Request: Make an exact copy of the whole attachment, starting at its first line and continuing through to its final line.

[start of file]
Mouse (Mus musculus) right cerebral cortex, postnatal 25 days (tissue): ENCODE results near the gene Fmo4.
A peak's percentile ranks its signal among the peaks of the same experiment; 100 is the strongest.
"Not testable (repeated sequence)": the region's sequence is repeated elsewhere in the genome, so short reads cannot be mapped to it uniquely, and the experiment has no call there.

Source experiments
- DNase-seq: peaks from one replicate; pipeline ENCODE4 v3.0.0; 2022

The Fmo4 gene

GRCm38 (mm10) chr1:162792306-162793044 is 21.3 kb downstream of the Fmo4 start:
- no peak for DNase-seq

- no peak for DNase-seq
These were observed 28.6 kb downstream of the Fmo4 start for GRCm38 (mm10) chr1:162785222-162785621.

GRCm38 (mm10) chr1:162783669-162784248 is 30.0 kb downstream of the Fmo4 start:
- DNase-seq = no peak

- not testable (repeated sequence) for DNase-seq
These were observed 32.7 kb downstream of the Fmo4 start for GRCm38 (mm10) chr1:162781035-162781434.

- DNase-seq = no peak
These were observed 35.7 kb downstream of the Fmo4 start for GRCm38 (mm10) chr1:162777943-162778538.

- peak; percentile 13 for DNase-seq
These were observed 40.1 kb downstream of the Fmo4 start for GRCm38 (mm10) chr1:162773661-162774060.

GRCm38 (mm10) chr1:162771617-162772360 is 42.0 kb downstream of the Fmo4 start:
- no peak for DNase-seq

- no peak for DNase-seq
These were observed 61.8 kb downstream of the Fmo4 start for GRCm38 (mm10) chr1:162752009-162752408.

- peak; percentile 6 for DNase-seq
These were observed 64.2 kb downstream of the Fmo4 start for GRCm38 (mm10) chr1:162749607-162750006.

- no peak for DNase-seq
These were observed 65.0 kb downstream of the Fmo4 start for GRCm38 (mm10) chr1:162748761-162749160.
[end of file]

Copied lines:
Mouse (Mus musculus) right cerebral cortex, postnatal 25 days (tissue): ENCODE results near the gene Fmo4.
A peak's percentile ranks its signal among the peaks of the same experiment; 100 is the strongest.
"Not testable (repeated sequence)": the region's sequence is repeated elsewhere in the genome, so short reads cannot be mapped to it uniquely, and the experiment has no call there.

Source experiments
- DNase-seq: peaks from one replicate; pipeline ENCODE4 v3.0.0; 2022

The Fmo4 gene

GRCm38 (mm10) chr1:162792306-162793044 is 21.3 kb downstream of the Fmo4 start:
- no peak for DNase-seq

- no peak for DNase-seq
These were observed 28.6 kb downstream of the Fmo4 start for GRCm38 (mm10) chr1:162785222-162785621.

GRCm38 (mm10) chr1:162783669-162784248 is 30.0 kb downstream of the Fmo4 start:
- DNase-seq = no peak

- not testable (repeated sequence) for DNase-seq
These were observed 32.7 kb downstream of the Fmo4 start for GRCm38 (mm10) chr1:162781035-162781434.

- DNase-seq = no peak
These were observed 35.7 kb downstream of the Fmo4 start for GRCm38 (mm10) chr1:162777943-162778538.

- peak; percentile 13 for DNase-seq
These were observed 40.1 kb downstream of the Fmo4 start for GRCm38 (mm10) chr1:162773661-162774060.

GRCm38 (mm10) chr1:162771617-162772360 is 42.0 kb downstream of the Fmo4 start:
- no peak for DNase-seq

- no peak for DNase-seq
These were observed 61.8 kb downstream of the Fmo4 start for GRCm38 (mm10) chr1:162752009-162752408.

- peak; percentile 6 for DNase-seq
These were observed 64.2 kb downstream of the Fmo4 start for GRCm38 (mm10) chr1:162749607-162750006.

- no peak for DNase-seq
These were observed 65.0 kb downstream of the Fmo4 start for GRCm38 (mm10) chr1:162748761-162749160.